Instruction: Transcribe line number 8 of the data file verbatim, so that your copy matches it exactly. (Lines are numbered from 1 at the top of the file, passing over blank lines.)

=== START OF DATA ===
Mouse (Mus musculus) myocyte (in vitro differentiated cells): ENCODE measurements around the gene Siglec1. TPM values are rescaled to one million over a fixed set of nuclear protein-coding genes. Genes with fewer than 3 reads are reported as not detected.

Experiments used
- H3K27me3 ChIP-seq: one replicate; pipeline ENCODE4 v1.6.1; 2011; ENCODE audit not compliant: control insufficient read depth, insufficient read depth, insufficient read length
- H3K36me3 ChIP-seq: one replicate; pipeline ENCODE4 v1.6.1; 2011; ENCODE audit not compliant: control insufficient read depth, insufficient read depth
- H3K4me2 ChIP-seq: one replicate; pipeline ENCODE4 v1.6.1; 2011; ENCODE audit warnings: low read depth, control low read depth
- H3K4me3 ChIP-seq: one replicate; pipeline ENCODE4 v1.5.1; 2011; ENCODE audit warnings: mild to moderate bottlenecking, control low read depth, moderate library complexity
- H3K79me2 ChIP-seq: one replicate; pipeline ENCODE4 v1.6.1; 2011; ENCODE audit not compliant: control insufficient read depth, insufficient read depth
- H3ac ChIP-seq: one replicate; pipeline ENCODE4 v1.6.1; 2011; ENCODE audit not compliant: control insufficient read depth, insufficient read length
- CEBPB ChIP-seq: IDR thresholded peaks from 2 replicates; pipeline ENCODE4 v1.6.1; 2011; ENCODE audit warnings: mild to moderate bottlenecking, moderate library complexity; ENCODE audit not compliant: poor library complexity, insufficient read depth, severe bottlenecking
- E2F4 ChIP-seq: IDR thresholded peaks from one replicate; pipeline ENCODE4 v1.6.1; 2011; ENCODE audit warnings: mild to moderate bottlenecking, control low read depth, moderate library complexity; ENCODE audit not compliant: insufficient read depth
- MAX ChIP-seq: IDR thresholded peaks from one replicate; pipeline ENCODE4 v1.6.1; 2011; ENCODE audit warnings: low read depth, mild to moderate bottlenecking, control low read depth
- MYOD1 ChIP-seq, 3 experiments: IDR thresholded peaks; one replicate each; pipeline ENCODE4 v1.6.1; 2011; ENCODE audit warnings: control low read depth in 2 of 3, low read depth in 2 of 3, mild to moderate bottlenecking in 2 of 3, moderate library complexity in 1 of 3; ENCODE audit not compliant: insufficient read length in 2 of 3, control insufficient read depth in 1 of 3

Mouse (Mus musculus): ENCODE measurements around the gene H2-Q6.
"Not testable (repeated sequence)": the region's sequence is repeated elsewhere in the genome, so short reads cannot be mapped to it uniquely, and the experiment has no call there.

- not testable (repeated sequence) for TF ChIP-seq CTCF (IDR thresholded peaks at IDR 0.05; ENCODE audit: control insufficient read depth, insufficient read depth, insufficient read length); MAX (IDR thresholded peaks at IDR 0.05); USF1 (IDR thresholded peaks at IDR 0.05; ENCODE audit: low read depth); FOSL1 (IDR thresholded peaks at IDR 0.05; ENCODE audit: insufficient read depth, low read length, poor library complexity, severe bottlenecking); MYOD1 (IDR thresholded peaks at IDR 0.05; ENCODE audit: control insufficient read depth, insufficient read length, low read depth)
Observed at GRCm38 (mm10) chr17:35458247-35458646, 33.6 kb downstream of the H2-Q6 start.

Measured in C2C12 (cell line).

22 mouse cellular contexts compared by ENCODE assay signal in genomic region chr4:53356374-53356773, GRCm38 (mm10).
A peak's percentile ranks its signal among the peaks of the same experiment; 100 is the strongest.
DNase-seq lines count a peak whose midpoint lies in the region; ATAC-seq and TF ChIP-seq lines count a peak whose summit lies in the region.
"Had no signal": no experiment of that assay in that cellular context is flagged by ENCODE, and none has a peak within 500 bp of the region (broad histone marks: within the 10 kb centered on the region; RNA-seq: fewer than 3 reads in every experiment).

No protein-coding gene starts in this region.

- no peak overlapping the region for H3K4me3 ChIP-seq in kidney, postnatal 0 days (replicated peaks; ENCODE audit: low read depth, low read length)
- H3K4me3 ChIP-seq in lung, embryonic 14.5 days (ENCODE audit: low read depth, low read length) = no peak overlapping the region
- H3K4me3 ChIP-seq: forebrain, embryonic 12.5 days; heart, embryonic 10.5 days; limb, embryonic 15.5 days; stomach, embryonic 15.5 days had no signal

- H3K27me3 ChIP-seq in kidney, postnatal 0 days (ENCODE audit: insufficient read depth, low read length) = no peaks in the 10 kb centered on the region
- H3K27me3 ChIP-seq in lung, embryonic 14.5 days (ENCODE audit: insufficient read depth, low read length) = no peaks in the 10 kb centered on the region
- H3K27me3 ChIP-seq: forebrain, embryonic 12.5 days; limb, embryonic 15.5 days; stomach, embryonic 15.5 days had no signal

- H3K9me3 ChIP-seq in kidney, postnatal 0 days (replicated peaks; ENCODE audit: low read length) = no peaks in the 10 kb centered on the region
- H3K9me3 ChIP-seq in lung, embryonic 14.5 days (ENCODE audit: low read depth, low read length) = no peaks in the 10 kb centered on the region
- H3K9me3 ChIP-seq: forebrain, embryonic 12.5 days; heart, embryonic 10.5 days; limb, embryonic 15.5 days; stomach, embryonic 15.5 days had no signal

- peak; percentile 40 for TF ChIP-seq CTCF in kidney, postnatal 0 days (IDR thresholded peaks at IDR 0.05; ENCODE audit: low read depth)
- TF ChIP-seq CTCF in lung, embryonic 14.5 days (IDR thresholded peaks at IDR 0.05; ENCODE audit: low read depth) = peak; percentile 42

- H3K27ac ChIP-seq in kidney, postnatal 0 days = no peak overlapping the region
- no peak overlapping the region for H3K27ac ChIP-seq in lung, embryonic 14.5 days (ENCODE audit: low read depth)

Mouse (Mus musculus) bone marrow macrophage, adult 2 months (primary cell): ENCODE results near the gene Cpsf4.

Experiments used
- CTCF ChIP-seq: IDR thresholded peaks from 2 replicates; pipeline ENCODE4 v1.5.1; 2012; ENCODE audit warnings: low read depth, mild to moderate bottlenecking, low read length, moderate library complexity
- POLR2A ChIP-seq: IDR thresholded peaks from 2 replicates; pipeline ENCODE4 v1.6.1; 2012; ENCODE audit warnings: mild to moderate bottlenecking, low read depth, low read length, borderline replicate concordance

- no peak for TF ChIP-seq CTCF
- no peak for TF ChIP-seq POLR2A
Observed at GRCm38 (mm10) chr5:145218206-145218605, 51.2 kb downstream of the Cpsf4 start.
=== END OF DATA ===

- H3ac ChIP-seq: one replicate; pipeline ENCODE4 v1.6.1; 2011; ENCODE audit not compliant: control insufficient read depth, insufficient read length